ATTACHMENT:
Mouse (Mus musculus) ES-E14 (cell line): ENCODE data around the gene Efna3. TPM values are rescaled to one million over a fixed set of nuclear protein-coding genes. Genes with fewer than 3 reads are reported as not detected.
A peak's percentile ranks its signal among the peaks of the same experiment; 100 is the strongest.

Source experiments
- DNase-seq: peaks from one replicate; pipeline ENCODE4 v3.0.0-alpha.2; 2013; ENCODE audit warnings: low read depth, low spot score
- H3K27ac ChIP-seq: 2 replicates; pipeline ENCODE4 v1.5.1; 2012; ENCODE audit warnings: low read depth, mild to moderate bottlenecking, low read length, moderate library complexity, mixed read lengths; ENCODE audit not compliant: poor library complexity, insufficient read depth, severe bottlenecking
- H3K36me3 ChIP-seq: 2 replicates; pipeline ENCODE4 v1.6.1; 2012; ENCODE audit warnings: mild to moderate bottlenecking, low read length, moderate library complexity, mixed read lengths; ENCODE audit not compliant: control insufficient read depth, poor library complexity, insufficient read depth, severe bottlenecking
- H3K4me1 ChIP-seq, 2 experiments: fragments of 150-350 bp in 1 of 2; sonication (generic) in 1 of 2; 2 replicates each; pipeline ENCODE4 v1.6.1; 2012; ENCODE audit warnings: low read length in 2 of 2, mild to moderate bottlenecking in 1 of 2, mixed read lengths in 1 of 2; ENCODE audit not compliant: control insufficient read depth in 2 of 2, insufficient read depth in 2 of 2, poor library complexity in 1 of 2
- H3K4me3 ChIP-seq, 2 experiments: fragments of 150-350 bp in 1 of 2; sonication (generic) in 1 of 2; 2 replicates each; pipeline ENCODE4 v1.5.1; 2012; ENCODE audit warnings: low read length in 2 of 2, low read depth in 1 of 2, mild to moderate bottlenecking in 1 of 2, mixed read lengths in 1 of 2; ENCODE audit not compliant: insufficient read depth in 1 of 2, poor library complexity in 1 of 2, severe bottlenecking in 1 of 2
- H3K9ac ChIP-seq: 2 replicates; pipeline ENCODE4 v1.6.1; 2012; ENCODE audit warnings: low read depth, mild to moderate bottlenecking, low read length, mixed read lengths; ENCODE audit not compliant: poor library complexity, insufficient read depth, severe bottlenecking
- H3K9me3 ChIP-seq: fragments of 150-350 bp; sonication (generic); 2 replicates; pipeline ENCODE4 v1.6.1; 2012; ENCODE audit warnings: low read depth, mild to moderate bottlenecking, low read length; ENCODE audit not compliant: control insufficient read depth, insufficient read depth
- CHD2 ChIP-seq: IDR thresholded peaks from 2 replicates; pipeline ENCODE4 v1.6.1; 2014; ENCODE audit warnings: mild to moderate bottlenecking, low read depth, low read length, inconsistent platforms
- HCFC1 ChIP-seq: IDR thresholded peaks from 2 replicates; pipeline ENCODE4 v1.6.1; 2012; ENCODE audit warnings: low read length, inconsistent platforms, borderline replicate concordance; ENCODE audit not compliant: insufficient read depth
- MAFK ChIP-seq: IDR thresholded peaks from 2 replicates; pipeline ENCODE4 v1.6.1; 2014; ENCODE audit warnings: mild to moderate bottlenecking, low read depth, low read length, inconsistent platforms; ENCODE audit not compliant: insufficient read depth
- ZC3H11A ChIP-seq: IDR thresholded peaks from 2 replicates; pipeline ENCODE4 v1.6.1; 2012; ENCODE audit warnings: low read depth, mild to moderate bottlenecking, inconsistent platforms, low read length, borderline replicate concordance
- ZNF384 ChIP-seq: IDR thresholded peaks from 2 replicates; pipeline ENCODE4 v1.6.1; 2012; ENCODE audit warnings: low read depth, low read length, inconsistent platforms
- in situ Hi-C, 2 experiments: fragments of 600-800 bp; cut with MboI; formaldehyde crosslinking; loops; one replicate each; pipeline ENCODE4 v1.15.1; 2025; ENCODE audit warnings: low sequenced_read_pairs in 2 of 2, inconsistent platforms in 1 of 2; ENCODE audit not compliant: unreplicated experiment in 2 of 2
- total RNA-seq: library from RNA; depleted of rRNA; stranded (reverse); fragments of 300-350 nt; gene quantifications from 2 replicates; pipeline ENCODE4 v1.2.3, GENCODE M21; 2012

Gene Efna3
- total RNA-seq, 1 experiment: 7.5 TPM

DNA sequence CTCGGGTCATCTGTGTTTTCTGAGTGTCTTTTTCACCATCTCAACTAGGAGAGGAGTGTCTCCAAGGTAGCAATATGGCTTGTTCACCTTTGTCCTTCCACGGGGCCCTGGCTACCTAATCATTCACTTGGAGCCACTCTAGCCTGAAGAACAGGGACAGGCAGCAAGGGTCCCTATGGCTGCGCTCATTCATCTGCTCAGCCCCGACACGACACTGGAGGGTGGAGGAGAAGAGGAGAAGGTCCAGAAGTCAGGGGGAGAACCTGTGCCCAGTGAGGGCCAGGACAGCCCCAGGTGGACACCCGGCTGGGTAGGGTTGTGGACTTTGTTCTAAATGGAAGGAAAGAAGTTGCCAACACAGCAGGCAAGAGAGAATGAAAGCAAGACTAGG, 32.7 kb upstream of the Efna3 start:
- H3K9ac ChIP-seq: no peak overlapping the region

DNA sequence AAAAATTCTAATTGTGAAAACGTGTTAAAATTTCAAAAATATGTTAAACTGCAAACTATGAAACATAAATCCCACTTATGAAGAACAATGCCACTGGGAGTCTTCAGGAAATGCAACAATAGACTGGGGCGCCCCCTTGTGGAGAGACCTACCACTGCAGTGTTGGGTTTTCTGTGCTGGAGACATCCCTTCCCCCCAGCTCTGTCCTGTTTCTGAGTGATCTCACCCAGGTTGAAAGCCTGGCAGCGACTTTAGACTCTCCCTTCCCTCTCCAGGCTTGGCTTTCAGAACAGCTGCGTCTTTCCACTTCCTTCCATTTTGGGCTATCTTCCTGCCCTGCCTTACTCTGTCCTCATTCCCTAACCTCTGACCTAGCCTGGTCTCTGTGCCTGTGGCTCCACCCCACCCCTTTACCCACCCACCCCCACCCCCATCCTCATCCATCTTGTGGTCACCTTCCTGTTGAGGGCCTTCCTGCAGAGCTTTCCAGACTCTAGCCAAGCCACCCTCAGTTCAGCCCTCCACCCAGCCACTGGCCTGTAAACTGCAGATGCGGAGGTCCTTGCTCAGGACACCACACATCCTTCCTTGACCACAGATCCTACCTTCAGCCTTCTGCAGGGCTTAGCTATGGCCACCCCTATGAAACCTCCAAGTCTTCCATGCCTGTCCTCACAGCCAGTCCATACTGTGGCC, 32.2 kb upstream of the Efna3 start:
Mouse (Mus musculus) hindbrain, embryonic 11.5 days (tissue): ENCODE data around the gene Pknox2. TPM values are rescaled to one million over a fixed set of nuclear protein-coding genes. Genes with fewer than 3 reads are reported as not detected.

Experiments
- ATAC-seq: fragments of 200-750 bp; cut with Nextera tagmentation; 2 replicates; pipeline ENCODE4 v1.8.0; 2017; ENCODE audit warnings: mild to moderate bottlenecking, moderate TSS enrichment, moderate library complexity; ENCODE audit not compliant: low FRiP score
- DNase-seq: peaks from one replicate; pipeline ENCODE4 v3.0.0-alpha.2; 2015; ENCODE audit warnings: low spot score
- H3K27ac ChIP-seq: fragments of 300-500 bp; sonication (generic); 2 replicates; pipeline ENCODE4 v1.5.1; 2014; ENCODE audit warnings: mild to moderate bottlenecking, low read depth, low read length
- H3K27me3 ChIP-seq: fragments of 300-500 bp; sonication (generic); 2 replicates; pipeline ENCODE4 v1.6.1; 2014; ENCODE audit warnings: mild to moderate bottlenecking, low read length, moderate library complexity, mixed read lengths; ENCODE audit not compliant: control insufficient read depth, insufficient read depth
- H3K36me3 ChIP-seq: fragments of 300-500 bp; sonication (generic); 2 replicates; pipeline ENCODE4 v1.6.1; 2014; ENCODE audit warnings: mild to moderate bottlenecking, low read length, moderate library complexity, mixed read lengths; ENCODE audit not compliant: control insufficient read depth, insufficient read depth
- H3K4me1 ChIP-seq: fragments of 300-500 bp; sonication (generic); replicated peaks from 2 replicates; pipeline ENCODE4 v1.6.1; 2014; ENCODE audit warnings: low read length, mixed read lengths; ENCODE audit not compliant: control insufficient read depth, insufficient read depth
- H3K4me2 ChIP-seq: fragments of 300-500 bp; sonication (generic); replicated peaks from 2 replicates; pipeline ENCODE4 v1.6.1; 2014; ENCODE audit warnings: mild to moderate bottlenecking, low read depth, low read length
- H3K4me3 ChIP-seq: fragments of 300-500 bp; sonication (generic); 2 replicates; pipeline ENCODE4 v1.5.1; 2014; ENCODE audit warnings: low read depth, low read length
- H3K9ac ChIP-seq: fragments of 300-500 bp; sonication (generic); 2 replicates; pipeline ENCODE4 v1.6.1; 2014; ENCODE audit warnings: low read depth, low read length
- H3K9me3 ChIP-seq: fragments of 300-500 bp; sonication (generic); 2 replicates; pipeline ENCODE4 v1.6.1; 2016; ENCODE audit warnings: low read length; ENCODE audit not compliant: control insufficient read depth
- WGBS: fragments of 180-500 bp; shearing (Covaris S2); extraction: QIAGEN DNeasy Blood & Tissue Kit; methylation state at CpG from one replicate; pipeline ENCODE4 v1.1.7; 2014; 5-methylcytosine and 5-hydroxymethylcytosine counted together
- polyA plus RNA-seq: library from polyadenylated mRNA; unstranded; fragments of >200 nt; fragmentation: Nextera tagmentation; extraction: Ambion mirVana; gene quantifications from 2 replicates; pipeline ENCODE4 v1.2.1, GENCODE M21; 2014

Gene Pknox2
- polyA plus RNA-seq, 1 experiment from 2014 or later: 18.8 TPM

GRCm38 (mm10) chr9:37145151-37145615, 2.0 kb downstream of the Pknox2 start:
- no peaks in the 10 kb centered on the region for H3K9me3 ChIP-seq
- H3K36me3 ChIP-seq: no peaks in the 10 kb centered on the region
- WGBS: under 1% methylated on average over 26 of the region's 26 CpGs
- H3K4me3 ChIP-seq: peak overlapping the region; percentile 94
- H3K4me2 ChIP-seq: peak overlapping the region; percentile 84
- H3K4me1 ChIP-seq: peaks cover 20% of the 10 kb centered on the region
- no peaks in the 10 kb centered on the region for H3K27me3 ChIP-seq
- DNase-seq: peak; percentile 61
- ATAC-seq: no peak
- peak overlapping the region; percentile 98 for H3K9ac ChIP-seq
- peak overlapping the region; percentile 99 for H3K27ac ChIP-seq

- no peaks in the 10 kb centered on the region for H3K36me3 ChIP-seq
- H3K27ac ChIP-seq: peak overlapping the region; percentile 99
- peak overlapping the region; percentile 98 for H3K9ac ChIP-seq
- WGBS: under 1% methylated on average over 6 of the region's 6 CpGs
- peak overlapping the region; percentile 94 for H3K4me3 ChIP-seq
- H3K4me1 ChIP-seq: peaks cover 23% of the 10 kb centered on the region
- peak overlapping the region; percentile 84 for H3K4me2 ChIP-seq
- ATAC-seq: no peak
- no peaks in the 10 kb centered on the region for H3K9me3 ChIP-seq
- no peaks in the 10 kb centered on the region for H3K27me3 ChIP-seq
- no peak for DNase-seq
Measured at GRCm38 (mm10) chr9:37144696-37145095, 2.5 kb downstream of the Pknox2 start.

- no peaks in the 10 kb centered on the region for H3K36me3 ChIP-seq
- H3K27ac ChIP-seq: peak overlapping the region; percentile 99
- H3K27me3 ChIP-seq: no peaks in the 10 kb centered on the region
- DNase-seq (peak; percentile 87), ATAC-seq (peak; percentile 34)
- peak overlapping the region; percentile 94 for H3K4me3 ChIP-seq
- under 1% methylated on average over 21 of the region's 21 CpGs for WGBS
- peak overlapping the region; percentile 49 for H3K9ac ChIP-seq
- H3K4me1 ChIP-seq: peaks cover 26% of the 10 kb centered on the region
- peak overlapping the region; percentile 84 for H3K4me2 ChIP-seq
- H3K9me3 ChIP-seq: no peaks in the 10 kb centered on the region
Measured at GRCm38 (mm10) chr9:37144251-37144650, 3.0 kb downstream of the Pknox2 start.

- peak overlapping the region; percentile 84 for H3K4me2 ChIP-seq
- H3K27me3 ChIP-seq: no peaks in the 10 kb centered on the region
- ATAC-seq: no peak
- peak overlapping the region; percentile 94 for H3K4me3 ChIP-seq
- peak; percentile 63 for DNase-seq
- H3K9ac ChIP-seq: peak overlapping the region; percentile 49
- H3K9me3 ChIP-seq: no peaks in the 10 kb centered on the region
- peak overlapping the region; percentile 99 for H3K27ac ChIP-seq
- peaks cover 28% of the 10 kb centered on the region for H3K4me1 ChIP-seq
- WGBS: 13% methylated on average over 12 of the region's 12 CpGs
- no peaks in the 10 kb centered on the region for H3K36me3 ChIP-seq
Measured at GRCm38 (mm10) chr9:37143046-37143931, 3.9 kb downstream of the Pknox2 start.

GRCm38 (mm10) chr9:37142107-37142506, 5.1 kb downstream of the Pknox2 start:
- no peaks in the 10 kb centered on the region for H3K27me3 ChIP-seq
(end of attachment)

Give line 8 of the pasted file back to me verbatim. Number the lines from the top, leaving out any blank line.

- H3K4me3 ChIP-seq, 2 experiments: fragments of 150-350 bp in 1 of 2; sonication (generic) in 1 of 2; 2 replicates each; pipeline ENCODE4 v1.5.1; 2012; ENCODE audit warnings: low read length in 2 of 2, low read depth in 1 of 2, mild to moderate bottlenecking in 1 of 2, mixed read lengths in 1 of 2; ENCODE audit not compliant: insufficient read depth in 1 of 2, poor library complexity in 1 of 2, severe bottlenecking in 1 of 2